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Essential Nova, Vol. 1
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Essential Nova, Vol. 1 (Nova, Volume I #1-25)

3.61  ·  Rating details ·  77 Ratings  ·  7 Reviews
Before New Warriors, Nova was one of the 70s' most scintillating stars and it shows! Be it murder mystery or cosmic clash, the Human Rocket rises to the occasion! Historic heroes! Futuristic Fiends! War with the Skrulls! Special guest-appearances by Spider-Man, the Thing and... Moses!?

Collecting: Nova 1-25, Amazing Spider-Man 171, Marvel Two-In-One Annual 3
Paperback, Essential, 512 pages
Published April 5th 2006 by Marvel (first published March 29th 2006)
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Mar 19, 2010 rated it really liked it
This volume collects #1–25, Amazing Spider-Man #171 and Marvel Two-in-One Annual #3, written by Marv Wolfman (with the exception of A S-M) and pencilled by John Buscema (#1–2 & 21), Sal Buscema (#3–14 & M T-i-O), Ross Andru (A S-M) and Carmine Infantino (#15–20, 22–25).

It introduces the 70s superhero Nova, that is young Richard Rider turned into a cosmic powered hero in a fashion that borrows from DC's Green Lantern tradition while being infused with the teenage angst of Marvel's own Spi
Oct 25, 2013 rated it liked it
As many others have commented, this was originally published in the mid/ late 1970's, and is decent enough for that era. I like the character very much, but over the course of the stories Richard Rider is nothing more than a poor mans Peter Parker. The adventures are pretty simplistic, and a steady stream of new villains are introduced to give Nova purpose. I enjoyed the later art a lot less than the beginning of the series too.
When all is said and done, it's comic book fast food. Fine while rea
Joseph Zurat
Sep 29, 2013 rated it really liked it
Shelves: comic
I read all of Nova V.1 (that is 25 issues plus an issue of Spider-Man) recently in issue form. Nova was intentionally a throwback in storytelling terms to the early Silver Age of Marvel. For the first half or so of the issues, the stories are self-contained and usually introduce a new villain to be an attempted Rogue's Gallery for Nova. The second half had more stories that were multi-part, but that meant that much of what Wolfman was initially going for (as a throwback) was lost. I enjoyed more ...more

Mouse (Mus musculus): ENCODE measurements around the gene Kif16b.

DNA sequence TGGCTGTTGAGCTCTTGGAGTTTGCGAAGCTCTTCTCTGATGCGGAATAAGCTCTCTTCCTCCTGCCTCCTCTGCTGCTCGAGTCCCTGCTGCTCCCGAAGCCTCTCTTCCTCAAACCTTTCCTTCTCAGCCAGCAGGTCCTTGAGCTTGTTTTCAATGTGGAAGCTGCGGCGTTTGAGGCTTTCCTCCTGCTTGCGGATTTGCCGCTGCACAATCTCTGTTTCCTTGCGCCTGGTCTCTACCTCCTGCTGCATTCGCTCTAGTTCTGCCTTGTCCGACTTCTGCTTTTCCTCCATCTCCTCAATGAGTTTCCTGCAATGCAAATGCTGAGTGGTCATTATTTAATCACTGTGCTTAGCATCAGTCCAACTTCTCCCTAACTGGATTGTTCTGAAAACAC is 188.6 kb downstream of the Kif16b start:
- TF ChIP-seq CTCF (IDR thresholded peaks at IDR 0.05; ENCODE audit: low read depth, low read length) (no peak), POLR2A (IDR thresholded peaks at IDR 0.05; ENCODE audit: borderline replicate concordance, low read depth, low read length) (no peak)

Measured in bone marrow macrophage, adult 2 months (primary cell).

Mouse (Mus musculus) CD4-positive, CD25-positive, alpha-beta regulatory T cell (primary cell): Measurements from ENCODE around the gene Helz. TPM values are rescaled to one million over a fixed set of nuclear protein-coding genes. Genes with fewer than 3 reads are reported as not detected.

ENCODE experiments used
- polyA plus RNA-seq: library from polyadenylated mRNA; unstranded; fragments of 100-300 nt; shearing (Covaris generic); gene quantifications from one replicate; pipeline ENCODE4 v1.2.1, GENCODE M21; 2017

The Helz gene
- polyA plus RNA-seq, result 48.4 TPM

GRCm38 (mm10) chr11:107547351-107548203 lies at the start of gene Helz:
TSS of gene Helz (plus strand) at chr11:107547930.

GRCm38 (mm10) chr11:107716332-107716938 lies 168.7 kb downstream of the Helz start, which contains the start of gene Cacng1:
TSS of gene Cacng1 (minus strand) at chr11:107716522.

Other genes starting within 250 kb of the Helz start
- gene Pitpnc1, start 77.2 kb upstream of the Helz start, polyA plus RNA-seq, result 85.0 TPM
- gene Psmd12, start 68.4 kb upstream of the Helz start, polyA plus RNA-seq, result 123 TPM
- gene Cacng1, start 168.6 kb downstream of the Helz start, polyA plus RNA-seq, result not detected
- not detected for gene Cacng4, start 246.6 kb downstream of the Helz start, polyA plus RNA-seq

Craig Tyler
Sep 26, 2010 rated it liked it
Shelves: comicbooks
I had a few issues of the original series and had seen most of the exciting covers in "How to Draw Comics The Marvel Way". But I hadnever read the series as a series. Honestly, it was good, teenager hero, family issues, original and odd villians. Certainly straddled the genre between regular super hero and other worldy super hero. He battled Sandman as well as the Kree. I liked it especially for the run of Carmine Infantino artwork.
Naty Flor
Jul 19, 2014 rated it really liked it
Bastante bueno, interesante, como me lo había recomendado mi hermana, a mí no me gustaba el personaje de Nova y cosas de la vida, no lo quería leer. Pero al final vino el Booktube-A-Thony le di una oportunidad y me gustó mucho. Encima aparecen un montón de personajes como Iron Man, Thor, Spiderman, Cosa, etc. que hicieron a la historia un poco más interesante.


PD: el 3.75 es porque odio que Nova diga "Blue Blazes!". Me molesta. Mucho.
Shannon Appelcline
Jul 03, 2013 rated it liked it
Shelves: comics, comics-marvel
For its time period, not bad. It introduced a lot of interesting characters and gave them some depth and had some interesting possibilities, though the really interesting possible plots in space weren't explored until the very end. A bit slow by today's standards though.
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Marvin A. "Marv" Wolfman is an award-winning American comic book writer. He is best known for lengthy runs on The Tomb of Dracula, creating Blade for Marvel Comics, and The New Teen Titans for DC Comics.
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Other Books in the Series

Nova, Volume I (1 - 10 of 25 books)
  • Nova (1976-1978) #1
  • Nova (1976-1978) #2
  • Nova (1976-1978) #3
  • Nova (1976-1978) #4
  • Nova (1976-1978) #5
  • Nova (1976-1978) #6
  • Nova (1976-1978) #7
  • Nova (1976-1978) #8
  • Nova (1976-1978) #9
  • Nova (1976-1978) #10